Statoil’s UK boss today renewed its commitment to the North Sea for the next 30 years, hailing the region’s “positive and exciting” future.
The Norwegian operator will start its milestone heavy lift operations for its flagship Mariner Development this week, paving the way for the creation of 1500 North Sea jobs.
The Mariner field is located approximately 95 miles (150 kilometres) east of Shetland. Its development adds 250 million barrels of oil to the basin’s output.
Hedda Felin, Statoil’s senior vice president UK & Ireland offshore, said: “We believe in the North Sea and are looking forward to bringing Mariner on stream in 2018, with the on-going ripple effects a development like this creates, and continuing to explore for new opportunities. We also look forward to seeing the progress of our Hywind development, the world’s first floating wind park offshore Peterhead. It’s an exciting time for Statoil in the UK.”
The 1500 jobs are linked to the hook-up and commissioning of Mariner, which starts this summer. The work is expected to last 18 months. The jobs, which are being sourced by Aker, include 800 offshore at peak levels of activity. An additional 700 permanent jobs will be supported by Mariner onshore and offshore.
David Clark, Aker Solutions’ UK country manager and EVP for services, said: “Investment in the Mariner development is important for the future of the UK’s oil and gas industry.
“A development of this scale brings a welcome period of recruitment activity as we seek to employ up to 1,500 onshore and offshore personnel. Aker Solutions is proud to partner with our customer, Statoil, in the hook-up and commissioning phase of the project.”
Andy Samuel, chief executive of the Oil and Gas Authority, said: “Mariner is an important development which is expected to have a long production life and contribute significantly to MER UK. We welcome the ramp-up in activity during the hook up and commission phase and the jobs secured as a result.”
Mariner, which has a 30-year lifespan, will produce 55,000 barrels a day when it comes on stream in the second half of 2018.
The field was first discovered in 1981, but it took decades for the industry to work out how to make it viable.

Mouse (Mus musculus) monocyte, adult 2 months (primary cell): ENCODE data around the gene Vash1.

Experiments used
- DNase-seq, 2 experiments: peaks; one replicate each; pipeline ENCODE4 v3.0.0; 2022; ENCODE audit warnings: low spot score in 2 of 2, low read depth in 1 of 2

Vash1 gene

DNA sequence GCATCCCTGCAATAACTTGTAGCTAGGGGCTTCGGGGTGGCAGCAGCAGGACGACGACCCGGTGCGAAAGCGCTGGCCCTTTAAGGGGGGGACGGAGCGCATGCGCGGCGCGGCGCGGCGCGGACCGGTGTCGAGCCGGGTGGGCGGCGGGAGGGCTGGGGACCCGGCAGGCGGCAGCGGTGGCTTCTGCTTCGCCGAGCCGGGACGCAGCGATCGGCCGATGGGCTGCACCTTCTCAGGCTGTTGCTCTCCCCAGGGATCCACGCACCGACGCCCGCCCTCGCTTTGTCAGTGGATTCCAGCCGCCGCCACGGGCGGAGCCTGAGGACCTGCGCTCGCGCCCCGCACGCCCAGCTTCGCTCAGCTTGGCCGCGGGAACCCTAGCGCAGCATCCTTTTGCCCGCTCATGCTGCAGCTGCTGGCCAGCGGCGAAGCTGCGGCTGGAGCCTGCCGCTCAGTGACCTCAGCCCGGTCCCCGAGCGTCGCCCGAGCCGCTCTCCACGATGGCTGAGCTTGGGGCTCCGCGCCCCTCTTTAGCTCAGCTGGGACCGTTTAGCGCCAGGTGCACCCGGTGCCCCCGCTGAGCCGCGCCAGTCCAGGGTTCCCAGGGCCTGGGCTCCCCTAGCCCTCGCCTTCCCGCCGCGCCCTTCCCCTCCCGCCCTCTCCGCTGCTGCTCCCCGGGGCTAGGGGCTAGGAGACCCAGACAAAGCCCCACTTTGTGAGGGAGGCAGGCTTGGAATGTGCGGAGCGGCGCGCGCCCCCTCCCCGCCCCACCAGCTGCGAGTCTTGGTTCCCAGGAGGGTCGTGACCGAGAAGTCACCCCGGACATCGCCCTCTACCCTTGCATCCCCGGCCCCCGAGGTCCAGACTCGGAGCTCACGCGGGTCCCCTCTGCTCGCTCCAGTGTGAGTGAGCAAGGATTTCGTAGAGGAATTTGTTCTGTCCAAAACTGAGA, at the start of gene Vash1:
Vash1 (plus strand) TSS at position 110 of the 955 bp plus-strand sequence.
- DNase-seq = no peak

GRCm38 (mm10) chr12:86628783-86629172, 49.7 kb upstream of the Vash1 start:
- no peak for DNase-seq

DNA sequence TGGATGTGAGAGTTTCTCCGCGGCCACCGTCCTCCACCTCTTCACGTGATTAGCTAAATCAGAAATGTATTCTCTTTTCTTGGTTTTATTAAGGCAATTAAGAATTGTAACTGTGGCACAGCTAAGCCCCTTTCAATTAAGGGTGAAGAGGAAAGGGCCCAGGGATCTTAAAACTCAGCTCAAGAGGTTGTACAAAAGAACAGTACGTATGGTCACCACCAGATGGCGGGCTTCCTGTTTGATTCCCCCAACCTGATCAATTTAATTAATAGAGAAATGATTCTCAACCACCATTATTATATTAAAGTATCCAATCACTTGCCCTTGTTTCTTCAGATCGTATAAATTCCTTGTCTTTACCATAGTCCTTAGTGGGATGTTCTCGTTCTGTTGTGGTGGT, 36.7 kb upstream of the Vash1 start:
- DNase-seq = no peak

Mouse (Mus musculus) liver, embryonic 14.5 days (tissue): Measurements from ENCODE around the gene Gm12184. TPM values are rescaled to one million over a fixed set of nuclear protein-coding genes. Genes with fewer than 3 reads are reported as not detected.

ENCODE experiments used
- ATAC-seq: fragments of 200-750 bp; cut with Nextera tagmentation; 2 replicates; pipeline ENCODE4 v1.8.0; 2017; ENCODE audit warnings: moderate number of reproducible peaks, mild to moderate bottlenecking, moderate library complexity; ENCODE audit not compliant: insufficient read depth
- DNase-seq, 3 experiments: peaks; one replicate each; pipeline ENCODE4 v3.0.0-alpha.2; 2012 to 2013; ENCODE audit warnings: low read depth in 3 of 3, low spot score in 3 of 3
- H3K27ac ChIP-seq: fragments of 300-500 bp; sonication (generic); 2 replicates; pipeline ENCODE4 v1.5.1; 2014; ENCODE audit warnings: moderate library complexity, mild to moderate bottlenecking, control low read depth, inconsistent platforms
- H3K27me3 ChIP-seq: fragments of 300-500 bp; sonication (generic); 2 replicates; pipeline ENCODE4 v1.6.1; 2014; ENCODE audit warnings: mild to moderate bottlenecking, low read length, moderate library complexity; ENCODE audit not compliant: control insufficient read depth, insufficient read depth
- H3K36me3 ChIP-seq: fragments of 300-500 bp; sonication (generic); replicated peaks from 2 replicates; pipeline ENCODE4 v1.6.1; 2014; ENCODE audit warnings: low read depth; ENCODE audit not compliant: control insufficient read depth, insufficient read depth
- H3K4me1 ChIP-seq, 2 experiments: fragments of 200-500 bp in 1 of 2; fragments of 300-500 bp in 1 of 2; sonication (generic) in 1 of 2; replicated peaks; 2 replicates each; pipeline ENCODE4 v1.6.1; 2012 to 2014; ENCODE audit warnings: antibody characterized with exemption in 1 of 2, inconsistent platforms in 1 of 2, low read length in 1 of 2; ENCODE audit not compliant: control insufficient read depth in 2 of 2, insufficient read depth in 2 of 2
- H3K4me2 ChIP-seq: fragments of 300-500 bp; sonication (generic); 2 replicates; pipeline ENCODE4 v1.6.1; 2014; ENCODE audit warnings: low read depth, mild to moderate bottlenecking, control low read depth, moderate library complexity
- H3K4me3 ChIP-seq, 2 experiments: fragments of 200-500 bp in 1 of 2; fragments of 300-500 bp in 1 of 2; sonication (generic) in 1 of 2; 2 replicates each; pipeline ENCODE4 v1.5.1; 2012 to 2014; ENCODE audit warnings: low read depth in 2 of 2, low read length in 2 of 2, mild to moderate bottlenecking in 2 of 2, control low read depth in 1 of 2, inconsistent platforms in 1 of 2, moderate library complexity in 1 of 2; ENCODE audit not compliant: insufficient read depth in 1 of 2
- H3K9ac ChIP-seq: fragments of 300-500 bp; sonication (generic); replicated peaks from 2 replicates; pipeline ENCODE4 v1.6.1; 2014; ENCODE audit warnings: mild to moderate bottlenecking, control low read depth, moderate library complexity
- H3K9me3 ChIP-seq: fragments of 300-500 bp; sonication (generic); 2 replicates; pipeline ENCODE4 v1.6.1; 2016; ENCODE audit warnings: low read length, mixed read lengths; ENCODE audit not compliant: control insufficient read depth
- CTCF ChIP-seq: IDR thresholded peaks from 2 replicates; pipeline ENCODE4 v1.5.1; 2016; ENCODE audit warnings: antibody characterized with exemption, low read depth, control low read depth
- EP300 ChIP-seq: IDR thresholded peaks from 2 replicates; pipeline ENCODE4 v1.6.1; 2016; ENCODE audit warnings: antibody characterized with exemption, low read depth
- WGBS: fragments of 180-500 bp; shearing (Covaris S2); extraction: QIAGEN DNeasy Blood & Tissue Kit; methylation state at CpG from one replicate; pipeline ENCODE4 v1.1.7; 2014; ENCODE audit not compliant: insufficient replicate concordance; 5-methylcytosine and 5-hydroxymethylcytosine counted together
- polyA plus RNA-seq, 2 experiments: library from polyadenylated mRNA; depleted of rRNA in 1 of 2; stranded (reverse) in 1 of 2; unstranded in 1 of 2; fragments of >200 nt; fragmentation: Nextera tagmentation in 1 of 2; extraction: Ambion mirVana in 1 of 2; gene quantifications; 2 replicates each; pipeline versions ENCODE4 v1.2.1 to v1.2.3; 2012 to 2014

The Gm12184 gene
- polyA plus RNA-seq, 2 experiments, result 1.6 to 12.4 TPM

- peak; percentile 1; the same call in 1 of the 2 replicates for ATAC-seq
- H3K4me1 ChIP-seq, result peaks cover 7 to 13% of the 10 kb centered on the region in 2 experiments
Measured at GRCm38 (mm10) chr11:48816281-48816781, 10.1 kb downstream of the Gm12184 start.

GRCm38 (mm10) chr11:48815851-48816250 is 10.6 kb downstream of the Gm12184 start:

Success came in the form of Statoil’s entrance to the UK North Sea.
Hedda said: “Statoil was able to make the Mariner development possible through the use of the new seismic technology, which our geoscientists used to develop a much clearer picture of the reservoir than had ever previously been possible. The application of innovative technical solutions developed by our teams enables us to produce the heavy oil in an efficient way.”
Deirdre Michie, chief executive of Oil and Gas UK, welcomed the news.
She said: “This is great news for the highly skilled people working in our industry and demonstrates yet again the positive future of the basin. To ensure that other ambitious projects like Statoil’s Mariner field development can proceed on the UK Continental Shelf, our focus must remain on improving efficiency and attracting fresh investment into the basin in order to sustain the hundreds of thousands of jobs our sector still supports.”
A vessel carrying the first of the Mariner topside modules has arrived off the coast of Shetland, having completed an 11,300-nautical mile journey from South Korea.
Eight modules and a flare boom, weighing around 38,000 tonnes in total, were ferried by five heavy transport vessels to the UK North Sea. The modules will be held on the vessels in a sheltered area near Lerwick, in preparation for the start-up of the installation operations. This week, one of the world’s largest heavy lift vessels, the Saipem 7000, will lift the modules on to the steel jacket which was installed in the field in 2015.
Hedda added: “The Mariner investment decision was made in 2012 and will create wider ripple effects in the supply chain for the next thirty years. We are privileged to be able to grow and contribute towards the longevity of the UKCS. Mariner demonstrates that this industry has a positive and exciting future ahead.”
The North Sea’s exciting future includes nurturing a diverse energy mix, according the Statoil boss.
The firm is currently developing the world’s first floating wind farm dubbed Hywind.
The five turbines constituting the Hywind pilot park will start production off the coast of Peterhead this autumn.
“The transfer of Statoil’s oil and gas expertise and technology into the renewables arena has contributed greatly to the development of the Hywind floating turbine concept. Many of our teams onshore in Aberdeen work with both the upstream and renewables business areas,” Hedda said.
“The same heavy lift vessel, the Saipem 7000, will be used for the installation of the Hywind turbines and the Mariner topside modules this summer.
“To meet future demand we will continue to need the full energy mix. Renewables are growing faster than anyone forecast, but oil and gas will still be dominant. We are proud to have the full energy mix in our UK portfolio, with our activities in offshore wind, oil and gas.”
Work for both flagship projects will be carried out this summer.
The operator also has plans to drill three new North Sea exploration wells in the next three months.
Hedda added: “Statoil has a long-term perspective on the UK North Sea. We have invested in the 30-year Mariner development as well as the cross-border Utgard field, which ties back stranded reserves through existing North Sea infrastructure, and we will continue to explore in the hope of finding new discoveries.”
For more details on Statoil’s landmark heavylift read page two in this month’s Energy.